Speaking in Two Tongues

March 16, 2009 § 2 Comments

There are many ways to learn a language. Most often people seek to study a second (or third or tenth) language, in a classroom or on their own. Or they learn it at their mother’s knee, conversing in the familial Spanish, Vietnamese, Russian, Hindi, while speaking English to the world outside.

I saw on Facebook that our son-in-law is using Rosetta Stone to teach himself Swedish, the language of his ancestry. My husband and I joke that our son-in-law is studying Swedish so he can talk with his father without our daughter knowing what they’re saying. Or maybe they’re planning a trip to Stockholm, who knows.

During high school in Canada I was compelled to learn French, so I can scrape by pretty well. I don’t have to use subtitles much when watching French movies, I can find my way easily around the menu of a French restaurant, and on the one occasion I went to Paris, I did not feel utterly lost. But I never think in French and that’s what separates “speaking French” from “knowing” it.

Long before the French though,Mother married an Englishman (I was ten), and when we moved to West Yorkshire,  I developed my second language: English. (“What?!” You say, quizzically.)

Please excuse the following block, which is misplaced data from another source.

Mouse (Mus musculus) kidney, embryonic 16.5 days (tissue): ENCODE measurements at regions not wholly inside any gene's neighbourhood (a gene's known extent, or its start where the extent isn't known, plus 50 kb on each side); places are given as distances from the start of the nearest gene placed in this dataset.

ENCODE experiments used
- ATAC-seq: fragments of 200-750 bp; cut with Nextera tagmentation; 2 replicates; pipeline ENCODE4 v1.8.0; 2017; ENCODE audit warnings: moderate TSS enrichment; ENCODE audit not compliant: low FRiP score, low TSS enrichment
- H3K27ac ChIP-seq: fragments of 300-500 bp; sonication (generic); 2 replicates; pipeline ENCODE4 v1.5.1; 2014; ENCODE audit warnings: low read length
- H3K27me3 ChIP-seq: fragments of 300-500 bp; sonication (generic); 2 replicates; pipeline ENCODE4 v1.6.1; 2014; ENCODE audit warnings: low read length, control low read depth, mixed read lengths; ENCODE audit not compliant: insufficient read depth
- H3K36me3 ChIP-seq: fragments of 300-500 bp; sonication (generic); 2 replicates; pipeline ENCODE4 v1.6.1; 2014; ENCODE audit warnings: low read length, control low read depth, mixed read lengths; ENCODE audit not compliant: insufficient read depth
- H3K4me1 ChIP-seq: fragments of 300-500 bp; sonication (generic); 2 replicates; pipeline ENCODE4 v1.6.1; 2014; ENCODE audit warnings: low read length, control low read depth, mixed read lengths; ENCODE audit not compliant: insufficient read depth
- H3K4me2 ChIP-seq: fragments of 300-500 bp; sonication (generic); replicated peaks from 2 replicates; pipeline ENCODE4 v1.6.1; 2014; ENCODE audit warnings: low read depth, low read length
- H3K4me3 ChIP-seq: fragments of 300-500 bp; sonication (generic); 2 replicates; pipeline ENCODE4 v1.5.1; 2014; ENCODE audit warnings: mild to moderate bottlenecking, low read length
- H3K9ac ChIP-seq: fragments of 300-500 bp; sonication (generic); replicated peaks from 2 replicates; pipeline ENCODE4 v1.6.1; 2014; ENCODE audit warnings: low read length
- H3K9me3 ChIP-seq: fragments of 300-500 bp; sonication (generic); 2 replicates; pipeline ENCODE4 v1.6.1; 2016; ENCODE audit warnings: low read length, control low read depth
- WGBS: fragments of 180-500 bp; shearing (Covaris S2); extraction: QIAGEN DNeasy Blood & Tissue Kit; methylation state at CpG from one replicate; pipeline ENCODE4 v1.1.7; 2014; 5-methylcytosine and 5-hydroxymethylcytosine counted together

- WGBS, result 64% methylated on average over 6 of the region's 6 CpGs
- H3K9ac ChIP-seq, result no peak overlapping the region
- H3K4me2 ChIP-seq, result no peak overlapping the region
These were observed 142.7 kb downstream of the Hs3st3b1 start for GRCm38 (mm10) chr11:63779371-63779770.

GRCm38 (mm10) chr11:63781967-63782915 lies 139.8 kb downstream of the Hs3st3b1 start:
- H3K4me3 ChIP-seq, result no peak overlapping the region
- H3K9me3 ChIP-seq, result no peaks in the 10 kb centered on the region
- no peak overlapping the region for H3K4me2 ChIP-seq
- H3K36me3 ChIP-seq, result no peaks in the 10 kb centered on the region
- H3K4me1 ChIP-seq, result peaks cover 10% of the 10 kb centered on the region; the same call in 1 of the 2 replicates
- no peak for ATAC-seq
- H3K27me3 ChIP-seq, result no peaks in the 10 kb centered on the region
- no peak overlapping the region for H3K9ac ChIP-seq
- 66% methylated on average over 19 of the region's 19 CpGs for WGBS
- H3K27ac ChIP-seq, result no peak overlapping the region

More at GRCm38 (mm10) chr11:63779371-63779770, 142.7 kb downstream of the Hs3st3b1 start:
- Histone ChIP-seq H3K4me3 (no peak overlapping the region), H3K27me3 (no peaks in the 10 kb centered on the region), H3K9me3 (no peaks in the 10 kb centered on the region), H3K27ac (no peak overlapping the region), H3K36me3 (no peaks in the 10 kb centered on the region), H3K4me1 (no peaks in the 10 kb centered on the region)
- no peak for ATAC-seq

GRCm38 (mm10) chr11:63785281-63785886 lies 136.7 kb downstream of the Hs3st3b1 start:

Well, I know to look both ways at the Zebra crossing so I won’t get struck by a passing lorry. When I’m tired, I prefer the lift to the stairs. I’ve corrected my mistakes with a rubber (rather than preventing “mistakes” with one) I’ve gone to the Chemists for a plaster, which I’ve then affixed to my finger. I’ve enjoyed the warmth of a good anorak, and I’ve been gone longer than a fortnight. I prefer Trifle to Blancmange (aptly pronounced blahhhhh-maahhnj) and I can never put my hand on a Biro when I need one.

Additionally, I know the difference between a barrister and a solicitor. You probably shouldn’t look for crisps in a chip shop, I need plimsolls if I’m going to play netball, and there’s nowt for the moggies to eat. I’ve never written to an Agony Aunt, I prefer bangers and mash to bubble and squeak, but I’d rather have a butty than either. I’ve exclaimed “Gor Blimey, this fairy cake is delicious” Luckily not too many things have gone balls-up, though occasionally my teachers would say “Oy, you, stop skiving.”  Okay, then, Bob’s your uncle. Oh, and there’s nothing like a bit of cha to raise your spirits.

Which is something that my Chinese American husband would certainly agree with, though he, like all Chinese, would never dream of taking his tea with milk and sugar. Crazy, he says, it just doesn’t go. Like putting fish sauce on your breakfast cereal. He calls it the same thing, though: cha.  The British slang, in fact, comes from the Cantonese word for tea.  “Cha” was the first Chinese word our son learned, picking it up from hearing his parents’ one word question “Cha?” (Tea?) or “Ngeem Cha?” (Drink tea?)